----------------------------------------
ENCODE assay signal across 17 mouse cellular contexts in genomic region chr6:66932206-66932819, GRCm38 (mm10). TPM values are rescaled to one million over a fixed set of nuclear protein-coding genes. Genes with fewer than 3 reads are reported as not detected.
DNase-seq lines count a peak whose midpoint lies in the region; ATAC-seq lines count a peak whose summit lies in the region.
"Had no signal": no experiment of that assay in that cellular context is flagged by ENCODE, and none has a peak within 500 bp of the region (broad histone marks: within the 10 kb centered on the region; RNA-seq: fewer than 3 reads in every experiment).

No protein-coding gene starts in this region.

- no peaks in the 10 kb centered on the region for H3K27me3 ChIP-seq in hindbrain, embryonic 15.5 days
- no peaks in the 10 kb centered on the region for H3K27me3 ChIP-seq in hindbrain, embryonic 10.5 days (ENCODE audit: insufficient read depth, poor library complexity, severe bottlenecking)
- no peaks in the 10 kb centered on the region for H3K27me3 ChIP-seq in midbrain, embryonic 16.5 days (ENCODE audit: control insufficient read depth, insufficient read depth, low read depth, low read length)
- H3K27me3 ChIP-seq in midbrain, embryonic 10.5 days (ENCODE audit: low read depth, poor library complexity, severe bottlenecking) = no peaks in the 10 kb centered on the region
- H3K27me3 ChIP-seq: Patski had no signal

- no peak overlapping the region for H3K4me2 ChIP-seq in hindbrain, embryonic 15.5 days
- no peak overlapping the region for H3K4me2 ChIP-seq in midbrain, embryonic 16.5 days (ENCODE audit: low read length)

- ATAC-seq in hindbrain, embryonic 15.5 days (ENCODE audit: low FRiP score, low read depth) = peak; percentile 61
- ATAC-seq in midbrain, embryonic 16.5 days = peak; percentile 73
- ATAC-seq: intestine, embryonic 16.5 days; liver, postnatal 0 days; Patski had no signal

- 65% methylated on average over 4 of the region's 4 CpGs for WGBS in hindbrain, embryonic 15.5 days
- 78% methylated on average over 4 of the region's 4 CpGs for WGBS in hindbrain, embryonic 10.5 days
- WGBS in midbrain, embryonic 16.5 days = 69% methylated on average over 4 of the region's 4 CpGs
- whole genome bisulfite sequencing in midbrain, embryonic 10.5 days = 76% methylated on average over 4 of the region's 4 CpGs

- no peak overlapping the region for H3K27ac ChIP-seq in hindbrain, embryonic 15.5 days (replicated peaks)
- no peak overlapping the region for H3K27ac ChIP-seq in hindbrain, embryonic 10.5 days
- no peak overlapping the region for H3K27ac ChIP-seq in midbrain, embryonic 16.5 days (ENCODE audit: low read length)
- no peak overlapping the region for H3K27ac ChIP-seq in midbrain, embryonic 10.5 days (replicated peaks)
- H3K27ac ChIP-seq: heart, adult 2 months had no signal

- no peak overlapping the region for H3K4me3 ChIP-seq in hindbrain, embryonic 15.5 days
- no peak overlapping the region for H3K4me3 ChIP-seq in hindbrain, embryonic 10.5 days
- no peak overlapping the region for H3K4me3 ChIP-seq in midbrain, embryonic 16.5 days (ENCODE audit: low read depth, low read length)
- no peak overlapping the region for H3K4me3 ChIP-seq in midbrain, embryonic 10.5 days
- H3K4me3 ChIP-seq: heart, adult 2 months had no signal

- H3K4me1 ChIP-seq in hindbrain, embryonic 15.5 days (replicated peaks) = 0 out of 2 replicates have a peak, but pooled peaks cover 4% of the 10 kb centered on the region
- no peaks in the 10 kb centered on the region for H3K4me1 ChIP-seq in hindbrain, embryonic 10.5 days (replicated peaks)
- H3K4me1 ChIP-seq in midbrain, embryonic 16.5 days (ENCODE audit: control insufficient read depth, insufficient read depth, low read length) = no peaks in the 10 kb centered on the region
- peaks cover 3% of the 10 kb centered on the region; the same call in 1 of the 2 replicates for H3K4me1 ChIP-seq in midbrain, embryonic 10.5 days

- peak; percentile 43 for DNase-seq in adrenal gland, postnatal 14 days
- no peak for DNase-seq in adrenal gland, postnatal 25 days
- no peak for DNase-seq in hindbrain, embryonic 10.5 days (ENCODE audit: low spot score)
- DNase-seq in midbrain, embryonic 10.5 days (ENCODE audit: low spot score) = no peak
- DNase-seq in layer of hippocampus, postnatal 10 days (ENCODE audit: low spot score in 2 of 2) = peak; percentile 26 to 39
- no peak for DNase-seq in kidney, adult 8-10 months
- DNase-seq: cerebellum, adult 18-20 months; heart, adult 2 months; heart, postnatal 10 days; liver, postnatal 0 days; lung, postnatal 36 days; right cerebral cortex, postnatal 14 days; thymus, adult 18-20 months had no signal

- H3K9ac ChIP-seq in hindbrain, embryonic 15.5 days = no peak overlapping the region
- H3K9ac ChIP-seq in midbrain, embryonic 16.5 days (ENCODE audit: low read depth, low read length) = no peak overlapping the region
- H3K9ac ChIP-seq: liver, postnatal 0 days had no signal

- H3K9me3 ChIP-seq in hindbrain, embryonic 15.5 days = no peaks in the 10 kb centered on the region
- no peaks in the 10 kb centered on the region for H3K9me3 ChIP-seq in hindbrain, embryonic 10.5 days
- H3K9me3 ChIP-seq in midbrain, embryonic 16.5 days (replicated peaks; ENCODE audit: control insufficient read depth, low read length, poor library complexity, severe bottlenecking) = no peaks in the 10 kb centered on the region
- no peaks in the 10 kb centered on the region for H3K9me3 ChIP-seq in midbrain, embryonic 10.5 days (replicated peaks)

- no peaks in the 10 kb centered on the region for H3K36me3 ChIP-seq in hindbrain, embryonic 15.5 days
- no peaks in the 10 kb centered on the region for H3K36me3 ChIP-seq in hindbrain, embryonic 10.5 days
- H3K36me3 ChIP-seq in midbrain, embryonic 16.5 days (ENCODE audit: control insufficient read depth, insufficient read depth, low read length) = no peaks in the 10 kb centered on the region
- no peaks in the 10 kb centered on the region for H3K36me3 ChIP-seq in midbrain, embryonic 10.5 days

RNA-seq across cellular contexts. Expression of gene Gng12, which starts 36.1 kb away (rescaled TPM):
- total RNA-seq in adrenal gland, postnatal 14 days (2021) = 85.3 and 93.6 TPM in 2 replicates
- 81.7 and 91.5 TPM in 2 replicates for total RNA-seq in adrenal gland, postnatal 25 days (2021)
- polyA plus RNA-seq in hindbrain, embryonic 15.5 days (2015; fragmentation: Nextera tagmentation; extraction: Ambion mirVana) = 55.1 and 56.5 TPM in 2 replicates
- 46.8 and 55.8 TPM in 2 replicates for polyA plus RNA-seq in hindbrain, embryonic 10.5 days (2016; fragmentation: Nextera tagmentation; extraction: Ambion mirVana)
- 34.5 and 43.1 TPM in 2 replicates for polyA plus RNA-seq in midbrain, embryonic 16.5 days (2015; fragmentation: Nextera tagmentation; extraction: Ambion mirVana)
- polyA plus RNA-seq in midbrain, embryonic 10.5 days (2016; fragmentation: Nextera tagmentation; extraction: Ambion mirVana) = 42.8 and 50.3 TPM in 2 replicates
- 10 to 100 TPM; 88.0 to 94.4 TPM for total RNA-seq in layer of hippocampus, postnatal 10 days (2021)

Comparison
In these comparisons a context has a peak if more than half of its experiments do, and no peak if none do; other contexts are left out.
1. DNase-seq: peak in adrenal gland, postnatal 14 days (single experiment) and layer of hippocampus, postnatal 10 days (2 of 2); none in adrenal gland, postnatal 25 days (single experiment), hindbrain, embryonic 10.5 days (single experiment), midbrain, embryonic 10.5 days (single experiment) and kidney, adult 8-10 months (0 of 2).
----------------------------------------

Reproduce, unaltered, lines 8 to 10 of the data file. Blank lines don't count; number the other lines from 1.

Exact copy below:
- H3K27me3 ChIP-seq in midbrain, embryonic 10.5 days (ENCODE audit: low read depth, poor library complexity, severe bottlenecking) = no peaks in the 10 kb centered on the region
- H3K27me3 ChIP-seq: Patski had no signal

- no peak overlapping the region for H3K4me2 ChIP-seq in hindbrain, embryonic 15.5 days